The Story of Edgar Sawtelle received rave reviews, is a New York Times best seller, and an Oprah's Book Club selection. It's been called a remarkable hybrid, a UNICORN- rare and wonderful, with breathtaking final scenes. WHAT!?! I can't help but wonder- what did the critics read that our book club missed?? You could say it was well written but that does NOT matter to me if the story, especially the ending, is completely annoying.

SPOILER ALERT If I could have changed one thing it would have been to add some justice to the ending. Although sad, I could live with Edgar dying if the truth was revealed about his father's murder. Yes, dead, both of them. !!!!

It took David Wroblewski 10 years to write this "masterpiece". It appeared that he got completely bored and restless and he thought the best way to just get it over with was kill everyone and send the dogs into the wilderness. Huh?!

On a positive note I did like Henry but I felt bad that his fiance left him for being ordinary. She said, "Ordinary in the way you do things, ordinary in what you see and think and say. Just ordinary." Despite his ordinariness, or maybe because of it, I liked Henry. And I was happy Tinder, the wounded pup, stayed with him. Because of his hospitality he received a wonderful companion. (And Tinder will live alot longer than all the dogs dumped in the wild.)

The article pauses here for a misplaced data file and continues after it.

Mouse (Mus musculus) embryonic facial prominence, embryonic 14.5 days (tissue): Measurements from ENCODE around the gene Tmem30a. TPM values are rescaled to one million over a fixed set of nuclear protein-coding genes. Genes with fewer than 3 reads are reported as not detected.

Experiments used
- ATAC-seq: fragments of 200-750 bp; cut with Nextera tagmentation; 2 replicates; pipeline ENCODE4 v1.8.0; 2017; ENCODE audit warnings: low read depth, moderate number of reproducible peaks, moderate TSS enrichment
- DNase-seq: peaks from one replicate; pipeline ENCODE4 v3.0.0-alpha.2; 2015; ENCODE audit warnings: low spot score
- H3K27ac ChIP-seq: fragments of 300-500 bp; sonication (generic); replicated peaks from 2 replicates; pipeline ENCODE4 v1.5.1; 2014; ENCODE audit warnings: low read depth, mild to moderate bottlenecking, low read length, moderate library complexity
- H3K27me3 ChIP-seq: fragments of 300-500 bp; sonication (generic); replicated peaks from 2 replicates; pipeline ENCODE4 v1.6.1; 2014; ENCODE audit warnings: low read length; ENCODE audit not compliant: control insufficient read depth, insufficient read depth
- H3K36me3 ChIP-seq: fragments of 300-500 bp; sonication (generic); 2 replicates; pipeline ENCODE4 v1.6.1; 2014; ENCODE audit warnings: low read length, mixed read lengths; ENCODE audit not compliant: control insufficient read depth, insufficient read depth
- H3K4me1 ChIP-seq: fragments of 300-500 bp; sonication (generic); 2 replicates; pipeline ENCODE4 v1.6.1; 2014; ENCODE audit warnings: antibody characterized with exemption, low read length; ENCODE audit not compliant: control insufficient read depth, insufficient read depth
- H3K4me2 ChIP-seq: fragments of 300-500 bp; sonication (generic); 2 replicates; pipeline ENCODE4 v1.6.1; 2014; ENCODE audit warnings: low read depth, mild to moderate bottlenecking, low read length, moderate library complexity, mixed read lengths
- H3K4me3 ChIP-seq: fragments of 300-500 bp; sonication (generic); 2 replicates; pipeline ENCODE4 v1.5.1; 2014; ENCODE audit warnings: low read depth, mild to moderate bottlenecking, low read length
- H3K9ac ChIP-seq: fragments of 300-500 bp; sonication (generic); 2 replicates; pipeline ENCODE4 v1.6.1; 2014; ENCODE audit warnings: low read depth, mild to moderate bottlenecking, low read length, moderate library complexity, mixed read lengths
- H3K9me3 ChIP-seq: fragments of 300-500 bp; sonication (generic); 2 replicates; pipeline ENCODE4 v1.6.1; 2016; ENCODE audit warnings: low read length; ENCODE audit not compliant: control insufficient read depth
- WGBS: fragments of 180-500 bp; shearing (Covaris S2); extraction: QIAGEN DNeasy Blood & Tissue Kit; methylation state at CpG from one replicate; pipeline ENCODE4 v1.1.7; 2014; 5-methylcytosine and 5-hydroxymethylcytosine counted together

Henry and cute dogs are no reason to read this book. There are only a few books that I will say, "DO NOT READ". This is one of them.


Friday, December 24, 2010

My Valuable Opinion On Edgar Sawtelle

I thoroughly enjoyed three-quarters of this novel. The author made it easy to connect with the beautiful, sweeping, rural landscape of Wisconsin. I found learning about something I had no previous knowledge of, training dogs, very fascinating. I had also never thought about how someone with a handicap, such as being mute, would handle an emergency situation. Poor Edgar couldn’t even make a phone call to help his dying father.

However, for how long David Wroblewski invested in writing this novel, I expected a better ending. One can only assume that the last quarter of the book was written quickly; perhaps Mr. Wroblewski was up against a deadline, just ran out of time? Or got bored and hired someone else to finish the book for him? The quality of writing just doesn’t mesh with the rest of the novel.

The truth is, the first thing you generally remember about a book is the last thing you read. If anything should be weak, it should never be the introduction or conclusion of a story. That being said, I would read another novel by David Wroblewski, because I really did enjoy his style of writing. Surely he wouldn’t make that fatal mistake again. Would he?


Thursday, December 23, 2010

It All Begins With The Story of Edgar Sawtelle

The Book That Started It All
Our first pick was Edgar Sawtelle, thank you very much Oprah Winphrey. I mean a book not only picked by the book club goddess herself, Oprah, but also 10 years in the writing, it has to be epic right? Let me just say that if you wish to have a spoiler free, unbiased review, go here.